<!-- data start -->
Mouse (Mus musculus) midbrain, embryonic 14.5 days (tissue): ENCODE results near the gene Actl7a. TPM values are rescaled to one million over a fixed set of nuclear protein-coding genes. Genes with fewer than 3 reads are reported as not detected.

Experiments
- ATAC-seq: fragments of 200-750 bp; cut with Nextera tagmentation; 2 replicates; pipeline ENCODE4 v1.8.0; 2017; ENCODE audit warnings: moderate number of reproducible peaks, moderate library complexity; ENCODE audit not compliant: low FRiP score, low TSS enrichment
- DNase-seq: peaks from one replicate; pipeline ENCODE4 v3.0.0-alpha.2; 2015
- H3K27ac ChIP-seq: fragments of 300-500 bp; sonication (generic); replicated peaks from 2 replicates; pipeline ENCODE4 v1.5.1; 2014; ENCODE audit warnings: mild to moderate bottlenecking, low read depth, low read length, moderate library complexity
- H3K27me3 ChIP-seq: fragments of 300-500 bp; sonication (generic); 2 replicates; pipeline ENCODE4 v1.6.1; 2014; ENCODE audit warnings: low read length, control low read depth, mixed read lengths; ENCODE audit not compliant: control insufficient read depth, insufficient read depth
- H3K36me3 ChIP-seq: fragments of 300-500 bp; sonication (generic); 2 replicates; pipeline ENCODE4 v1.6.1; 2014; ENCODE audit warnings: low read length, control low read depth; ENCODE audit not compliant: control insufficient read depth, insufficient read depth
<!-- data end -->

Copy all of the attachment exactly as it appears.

Mouse (Mus musculus) midbrain, embryonic 14.5 days (tissue): ENCODE results near the gene Actl7a. TPM values are rescaled to one million over a fixed set of nuclear protein-coding genes. Genes with fewer than 3 reads are reported as not detected.

Experiments
- ATAC-seq: fragments of 200-750 bp; cut with Nextera tagmentation; 2 replicates; pipeline ENCODE4 v1.8.0; 2017; ENCODE audit warnings: moderate number of reproducible peaks, moderate library complexity; ENCODE audit not compliant: low FRiP score, low TSS enrichment
- DNase-seq: peaks from one replicate; pipeline ENCODE4 v3.0.0-alpha.2; 2015
- H3K27ac ChIP-seq: fragments of 300-500 bp; sonication (generic); replicated peaks from 2 replicates; pipeline ENCODE4 v1.5.1; 2014; ENCODE audit warnings: mild to moderate bottlenecking, low read depth, low read length, moderate library complexity
- H3K27me3 ChIP-seq: fragments of 300-500 bp; sonication (generic); 2 replicates; pipeline ENCODE4 v1.6.1; 2014; ENCODE audit warnings: low read length, control low read depth, mixed read lengths; ENCODE audit not compliant: control insufficient read depth, insufficient read depth
- H3K36me3 ChIP-seq: fragments of 300-500 bp; sonication (generic); 2 replicates; pipeline ENCODE4 v1.6.1; 2014; ENCODE audit warnings: low read length, control low read depth; ENCODE audit not compliant: control insufficient read depth, insufficient read depth